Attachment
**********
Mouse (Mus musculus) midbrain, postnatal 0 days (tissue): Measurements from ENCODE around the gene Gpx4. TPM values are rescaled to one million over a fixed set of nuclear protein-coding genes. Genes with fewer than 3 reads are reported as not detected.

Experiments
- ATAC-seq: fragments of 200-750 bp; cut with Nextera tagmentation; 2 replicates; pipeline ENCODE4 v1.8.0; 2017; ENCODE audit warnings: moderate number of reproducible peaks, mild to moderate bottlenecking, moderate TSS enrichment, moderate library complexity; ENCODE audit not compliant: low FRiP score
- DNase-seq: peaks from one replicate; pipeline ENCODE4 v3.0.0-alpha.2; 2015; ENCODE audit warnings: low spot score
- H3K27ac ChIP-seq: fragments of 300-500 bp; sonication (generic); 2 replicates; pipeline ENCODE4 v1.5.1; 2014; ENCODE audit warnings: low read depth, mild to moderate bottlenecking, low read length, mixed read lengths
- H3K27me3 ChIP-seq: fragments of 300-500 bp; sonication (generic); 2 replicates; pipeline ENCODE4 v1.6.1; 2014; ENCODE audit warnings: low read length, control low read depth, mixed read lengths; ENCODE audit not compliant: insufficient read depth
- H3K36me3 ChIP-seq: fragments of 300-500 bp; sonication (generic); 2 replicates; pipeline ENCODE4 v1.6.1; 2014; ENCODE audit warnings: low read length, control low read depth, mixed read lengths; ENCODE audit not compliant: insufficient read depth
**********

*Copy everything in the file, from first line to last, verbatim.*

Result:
Mouse (Mus musculus) midbrain, postnatal 0 days (tissue): Measurements from ENCODE around the gene Gpx4. TPM values are rescaled to one million over a fixed set of nuclear protein-coding genes. Genes with fewer than 3 reads are reported as not detected.

Experiments
- ATAC-seq: fragments of 200-750 bp; cut with Nextera tagmentation; 2 replicates; pipeline ENCODE4 v1.8.0; 2017; ENCODE audit warnings: moderate number of reproducible peaks, mild to moderate bottlenecking, moderate TSS enrichment, moderate library complexity; ENCODE audit not compliant: low FRiP score
- DNase-seq: peaks from one replicate; pipeline ENCODE4 v3.0.0-alpha.2; 2015; ENCODE audit warnings: low spot score
- H3K27ac ChIP-seq: fragments of 300-500 bp; sonication (generic); 2 replicates; pipeline ENCODE4 v1.5.1; 2014; ENCODE audit warnings: low read depth, mild to moderate bottlenecking, low read length, mixed read lengths
- H3K27me3 ChIP-seq: fragments of 300-500 bp; sonication (generic); 2 replicates; pipeline ENCODE4 v1.6.1; 2014; ENCODE audit warnings: low read length, control low read depth, mixed read lengths; ENCODE audit not compliant: insufficient read depth
- H3K36me3 ChIP-seq: fragments of 300-500 bp; sonication (generic); 2 replicates; pipeline ENCODE4 v1.6.1; 2014; ENCODE audit warnings: low read length, control low read depth, mixed read lengths; ENCODE audit not compliant: insufficient read depth